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From this article on hindustantimes.com - Curiosity sends data about Martian surface:

The resultant flash of glowing plasma is viewed by the system’s 4.3-inch aperture telescope, which sends the light down an optical fiber to a spectrometer located in the body of the rover. There, the colours of light from the flash are recorded and then sent to Earth, enabling scientists to determine the elemental composition of the vaporized material.

How do NASA's Curiosity determine the elemental composition of Mars using spectrometer? Do just examining the colors of light enabled scientist to determine the elemental composition of any object?

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You might want to take a look at this article about the instrument. In particular, Figure 1 shows the spectra from two different minerals. Of course, these are pretty ideal samples. In reality, the data is a lot noisier with many more components, and analyzing spectra to determine composition is a difficult task faced by many fields of science. –  Chris White Aug 24 '12 at 22:24

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Yes, the response can be analysed to detect the tiny differences between wavelengths - which is used to identify atoms:

From the Encyclopedia Britannica,

Spectroscopic techniques are extremely sensitive. Single atoms and even different isotopes of the same atom can be detected among 1020 or more atoms of a different species. (Isotopes are all atoms of an element that have unequal mass but the same atomic number. Isotopes of the same element are virtually identical chemically.) Trace amounts of pollutants or contaminants are often detected most effectively by spectroscopic techniques. Certain types of microwave, optical, and gamma-ray spectroscopy are capable of measuring infinitesimal frequency shifts in narrow spectroscopic lines. Frequency shifts as small as one part in 1015 of the frequency being measured can be observed with ultrahigh resolution laser techniques. Because of this sensitivity, the most accurate physical measurements have been frequency measurements.

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Yes, with a few tricks of course.

Put very simply: when you let white light pass through a gas and examine the light afterwards, you'll find that all sorts of colours are "missing" from the light. Precisely which colours are missing depends for the most part on the exact constituents of the gas.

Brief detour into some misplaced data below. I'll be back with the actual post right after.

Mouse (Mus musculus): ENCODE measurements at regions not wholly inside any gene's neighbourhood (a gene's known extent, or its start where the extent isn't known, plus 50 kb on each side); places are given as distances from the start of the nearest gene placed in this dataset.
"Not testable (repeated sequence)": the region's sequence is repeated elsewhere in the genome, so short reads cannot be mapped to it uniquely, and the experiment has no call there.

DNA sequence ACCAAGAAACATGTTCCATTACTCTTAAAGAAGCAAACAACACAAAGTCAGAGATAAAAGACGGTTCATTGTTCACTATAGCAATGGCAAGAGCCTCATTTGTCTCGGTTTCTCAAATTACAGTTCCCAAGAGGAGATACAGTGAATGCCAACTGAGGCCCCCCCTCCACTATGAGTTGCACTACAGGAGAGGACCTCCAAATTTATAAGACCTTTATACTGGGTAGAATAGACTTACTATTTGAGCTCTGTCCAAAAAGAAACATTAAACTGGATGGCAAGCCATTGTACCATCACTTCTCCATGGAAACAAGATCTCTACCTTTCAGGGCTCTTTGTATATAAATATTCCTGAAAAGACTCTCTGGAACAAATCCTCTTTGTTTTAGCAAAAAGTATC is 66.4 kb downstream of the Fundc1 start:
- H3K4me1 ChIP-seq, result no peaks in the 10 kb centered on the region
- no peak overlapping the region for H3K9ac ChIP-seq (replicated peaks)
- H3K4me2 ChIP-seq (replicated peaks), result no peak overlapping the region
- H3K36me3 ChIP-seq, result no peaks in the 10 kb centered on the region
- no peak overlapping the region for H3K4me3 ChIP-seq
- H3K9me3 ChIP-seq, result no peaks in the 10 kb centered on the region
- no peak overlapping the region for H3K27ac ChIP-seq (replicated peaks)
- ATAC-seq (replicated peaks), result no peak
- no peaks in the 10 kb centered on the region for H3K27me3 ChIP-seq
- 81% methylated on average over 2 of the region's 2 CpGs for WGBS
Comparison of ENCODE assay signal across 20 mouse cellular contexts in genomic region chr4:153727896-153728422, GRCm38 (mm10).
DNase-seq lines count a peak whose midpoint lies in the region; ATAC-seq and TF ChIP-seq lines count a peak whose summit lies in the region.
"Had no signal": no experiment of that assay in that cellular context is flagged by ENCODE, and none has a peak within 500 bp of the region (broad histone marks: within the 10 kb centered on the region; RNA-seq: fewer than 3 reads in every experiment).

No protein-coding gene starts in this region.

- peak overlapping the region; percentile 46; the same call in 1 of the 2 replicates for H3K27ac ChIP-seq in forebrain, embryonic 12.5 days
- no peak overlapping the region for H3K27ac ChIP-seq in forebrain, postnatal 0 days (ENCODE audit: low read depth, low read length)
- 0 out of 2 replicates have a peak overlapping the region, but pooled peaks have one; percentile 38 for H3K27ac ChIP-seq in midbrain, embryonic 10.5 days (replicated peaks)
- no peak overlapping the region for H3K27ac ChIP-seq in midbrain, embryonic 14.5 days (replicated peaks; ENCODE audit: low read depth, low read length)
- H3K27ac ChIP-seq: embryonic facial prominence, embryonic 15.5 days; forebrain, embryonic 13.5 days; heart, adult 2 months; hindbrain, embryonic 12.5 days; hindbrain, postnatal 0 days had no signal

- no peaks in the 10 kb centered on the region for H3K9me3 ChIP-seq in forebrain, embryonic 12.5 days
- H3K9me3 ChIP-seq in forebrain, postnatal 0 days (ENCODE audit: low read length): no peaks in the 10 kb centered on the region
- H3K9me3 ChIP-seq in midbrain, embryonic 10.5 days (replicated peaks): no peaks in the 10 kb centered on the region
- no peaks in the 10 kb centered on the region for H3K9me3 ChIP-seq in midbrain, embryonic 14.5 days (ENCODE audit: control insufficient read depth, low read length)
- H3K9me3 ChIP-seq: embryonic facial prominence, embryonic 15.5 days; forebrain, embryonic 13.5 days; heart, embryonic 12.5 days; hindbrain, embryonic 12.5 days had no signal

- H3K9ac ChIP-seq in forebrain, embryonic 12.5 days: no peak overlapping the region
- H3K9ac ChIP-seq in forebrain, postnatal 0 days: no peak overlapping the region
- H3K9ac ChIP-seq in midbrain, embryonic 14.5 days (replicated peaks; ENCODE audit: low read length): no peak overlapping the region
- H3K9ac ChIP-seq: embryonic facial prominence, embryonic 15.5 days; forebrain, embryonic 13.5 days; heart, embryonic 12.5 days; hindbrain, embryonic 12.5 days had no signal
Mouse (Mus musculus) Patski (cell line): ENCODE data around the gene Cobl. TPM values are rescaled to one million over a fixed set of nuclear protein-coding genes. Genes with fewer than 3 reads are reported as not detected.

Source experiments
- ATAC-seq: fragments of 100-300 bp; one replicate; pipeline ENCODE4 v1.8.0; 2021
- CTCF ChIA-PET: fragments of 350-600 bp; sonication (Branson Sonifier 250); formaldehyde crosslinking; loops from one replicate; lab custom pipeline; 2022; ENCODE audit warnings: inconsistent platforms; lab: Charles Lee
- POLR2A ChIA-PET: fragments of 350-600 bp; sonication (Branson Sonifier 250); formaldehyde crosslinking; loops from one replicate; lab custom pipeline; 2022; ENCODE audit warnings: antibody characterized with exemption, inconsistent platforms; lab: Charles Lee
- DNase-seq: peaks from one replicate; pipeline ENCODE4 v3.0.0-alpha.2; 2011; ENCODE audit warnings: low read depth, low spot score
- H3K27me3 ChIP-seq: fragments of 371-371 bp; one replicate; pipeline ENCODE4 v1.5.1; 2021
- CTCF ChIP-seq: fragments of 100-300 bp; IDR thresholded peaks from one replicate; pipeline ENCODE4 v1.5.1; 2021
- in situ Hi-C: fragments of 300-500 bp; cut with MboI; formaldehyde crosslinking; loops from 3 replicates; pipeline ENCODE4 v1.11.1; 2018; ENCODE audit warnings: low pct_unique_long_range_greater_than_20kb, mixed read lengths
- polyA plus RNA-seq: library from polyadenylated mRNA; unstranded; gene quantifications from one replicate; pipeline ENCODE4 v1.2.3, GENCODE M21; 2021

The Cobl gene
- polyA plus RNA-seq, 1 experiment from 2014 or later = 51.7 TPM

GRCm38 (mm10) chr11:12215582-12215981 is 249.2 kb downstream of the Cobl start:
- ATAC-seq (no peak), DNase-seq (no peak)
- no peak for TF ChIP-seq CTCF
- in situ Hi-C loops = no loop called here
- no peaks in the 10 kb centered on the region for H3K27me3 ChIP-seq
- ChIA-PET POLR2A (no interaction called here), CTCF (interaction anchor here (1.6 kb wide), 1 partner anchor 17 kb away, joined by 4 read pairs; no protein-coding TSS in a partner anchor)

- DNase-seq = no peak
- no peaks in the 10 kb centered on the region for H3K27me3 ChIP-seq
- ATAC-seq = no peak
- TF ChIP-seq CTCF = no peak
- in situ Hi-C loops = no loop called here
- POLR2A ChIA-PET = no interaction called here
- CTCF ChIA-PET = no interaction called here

It also works the other way around: if you heat the gas up to the point where it starts emitting light, this light will not be perfectly white, but consist mostly of the colours that were missing before.

Have a read about Fraunhofer lines, and spectroscopy for a general overview. Then, for more background about spectroscopic instruments, read up on prisms for a nice introduction, and diffraction gratings for a few examples of more advanced techniques.

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This is a sample image provided by NASA...

enter image description here

The Chemistry & Camera instrument (ChemCam) in Curiosity uses a laser to generate a flash of ionized plasma on the target sample (like Rock) & observes it with spectrometers receiving light through a telescope. Peaks in the intensity of light emitted at specific wavelengths are indicators of specific chemical elements in the target. The horizontal scale is wavelengths, in nanometers and the vertical scale is the Intensity.

The main advantage of spectrometers is that we could find different elements present on a sample in more efficient way. Every element has its own emission and absorption spectra. In case of hot bodies, the spectra would be continuous. In case of atoms in gaseous state (such as $Na$ or $Hg$ vapor), it would be line spectrum. In case of molecules, it would be band spectrum. Even Wikipedia has a good article on Emission and Absorption spectra. To go even in brief, refer Fraunhofer Lines. It would explain the absorption spectra obtained from sun - which was helpful to discover various elements present in sun's atmosphere by comparing the absorption spectra of elements here.

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